In newspapers and media reports, it’s sometimes stated women were violated and “sexually assaulted” or “abused”. Although I’m cognizant that abuse is traumatic regardless, “assault” covers such a broad range.
My point here is, are the public aware of the seriousness surrounding the most horrific assault cases. I located information below on the Gov’t of Western Australia Department of Health (Sexual Assault Resource Centre) website.
What is sexual assault?
Sexual assault can be a violent, unexpected, traumatic and sometimes life-threatening event or series of events. Sexual assault is ANY unwanted sexual act or behaviour which is threatening, violent, forced or coercive and to which a person has not given consent or was not able to give consent.
Sexual assault is a crime
- Putting a penis, object or other parts of the body into someone’s mouth, anus or vagina.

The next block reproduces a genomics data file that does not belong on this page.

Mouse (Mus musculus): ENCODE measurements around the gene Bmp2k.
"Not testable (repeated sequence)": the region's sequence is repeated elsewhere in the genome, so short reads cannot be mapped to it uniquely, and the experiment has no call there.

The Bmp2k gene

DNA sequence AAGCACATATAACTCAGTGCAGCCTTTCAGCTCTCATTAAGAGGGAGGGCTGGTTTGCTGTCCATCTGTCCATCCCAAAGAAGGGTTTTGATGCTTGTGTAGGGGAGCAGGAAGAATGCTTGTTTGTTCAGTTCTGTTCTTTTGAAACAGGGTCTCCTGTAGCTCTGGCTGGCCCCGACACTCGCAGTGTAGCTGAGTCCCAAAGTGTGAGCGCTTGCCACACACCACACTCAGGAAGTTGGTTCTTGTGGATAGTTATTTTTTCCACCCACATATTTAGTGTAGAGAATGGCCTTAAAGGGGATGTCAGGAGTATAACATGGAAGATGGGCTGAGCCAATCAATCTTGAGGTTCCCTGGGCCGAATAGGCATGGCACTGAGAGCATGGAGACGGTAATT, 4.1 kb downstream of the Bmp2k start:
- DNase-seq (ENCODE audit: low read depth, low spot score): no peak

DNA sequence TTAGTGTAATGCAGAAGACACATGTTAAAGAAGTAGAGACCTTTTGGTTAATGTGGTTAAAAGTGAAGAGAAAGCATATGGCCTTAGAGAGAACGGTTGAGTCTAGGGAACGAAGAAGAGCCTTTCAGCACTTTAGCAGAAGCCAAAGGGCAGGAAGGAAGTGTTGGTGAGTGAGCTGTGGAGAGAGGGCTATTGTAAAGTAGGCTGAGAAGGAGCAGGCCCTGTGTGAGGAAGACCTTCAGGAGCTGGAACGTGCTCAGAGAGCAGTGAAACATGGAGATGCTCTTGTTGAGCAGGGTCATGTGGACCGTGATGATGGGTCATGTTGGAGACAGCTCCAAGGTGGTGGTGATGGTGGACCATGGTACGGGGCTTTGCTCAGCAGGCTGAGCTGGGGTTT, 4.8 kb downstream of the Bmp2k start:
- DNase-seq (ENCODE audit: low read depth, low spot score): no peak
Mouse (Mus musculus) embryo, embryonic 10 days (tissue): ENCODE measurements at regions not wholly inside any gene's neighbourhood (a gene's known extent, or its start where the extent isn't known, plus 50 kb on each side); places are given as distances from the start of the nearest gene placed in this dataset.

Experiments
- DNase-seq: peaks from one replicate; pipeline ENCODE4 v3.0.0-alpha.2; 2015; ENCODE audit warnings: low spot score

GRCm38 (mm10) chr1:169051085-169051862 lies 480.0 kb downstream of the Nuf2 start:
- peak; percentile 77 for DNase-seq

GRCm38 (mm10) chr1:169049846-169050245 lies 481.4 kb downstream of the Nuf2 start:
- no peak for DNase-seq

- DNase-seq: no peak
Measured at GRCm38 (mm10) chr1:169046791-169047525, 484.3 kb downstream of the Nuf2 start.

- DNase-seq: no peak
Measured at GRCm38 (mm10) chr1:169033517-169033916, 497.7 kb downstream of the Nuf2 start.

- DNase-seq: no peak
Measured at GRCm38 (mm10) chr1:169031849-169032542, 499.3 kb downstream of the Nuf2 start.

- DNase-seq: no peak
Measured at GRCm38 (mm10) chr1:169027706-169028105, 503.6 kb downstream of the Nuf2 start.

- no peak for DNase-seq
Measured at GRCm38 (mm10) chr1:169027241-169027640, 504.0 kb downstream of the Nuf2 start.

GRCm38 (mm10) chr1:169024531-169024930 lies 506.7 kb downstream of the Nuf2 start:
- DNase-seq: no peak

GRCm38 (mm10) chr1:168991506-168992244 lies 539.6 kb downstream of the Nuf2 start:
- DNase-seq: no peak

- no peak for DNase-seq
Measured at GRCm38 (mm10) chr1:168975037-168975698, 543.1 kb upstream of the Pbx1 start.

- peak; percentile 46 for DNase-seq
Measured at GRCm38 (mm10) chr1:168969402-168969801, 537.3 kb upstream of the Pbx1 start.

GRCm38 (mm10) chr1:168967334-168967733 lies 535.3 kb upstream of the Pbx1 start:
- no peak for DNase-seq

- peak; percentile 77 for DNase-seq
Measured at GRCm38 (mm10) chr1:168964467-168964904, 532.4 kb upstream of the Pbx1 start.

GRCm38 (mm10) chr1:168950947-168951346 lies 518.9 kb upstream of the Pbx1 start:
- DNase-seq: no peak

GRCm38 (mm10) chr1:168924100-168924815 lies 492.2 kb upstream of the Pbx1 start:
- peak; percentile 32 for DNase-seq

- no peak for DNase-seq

- Being forced to give or receive oral sex – putting a penis into someone’s mouth.
- Being forced to masturbate or forced to watch someone masturbate.
- Unwanted sexual touching – on private parts of the body.
- Sexual harassment – making inappropriate sexual comments.
- Voyeurism – someone exposing themselves to you.
- Making someone watch a sexual act or pornography.
The term ‘sexual violence’ is often used to describe sexual assault and sexual abuse.
What is sexual abuse?
Sexual abuse is when someone in a position of power or authority takes advantage of a person’s trust and respect to involve them in sexual activity. It can involve any of the examples above.
Sexual abuse is a crime
Sexual abuse can occur between:
- A child and an adult
- A child and an older child
- A patient and a doctor
- A student and a teacher
- A parishioner and a priest
More on this article explaining violent abuses: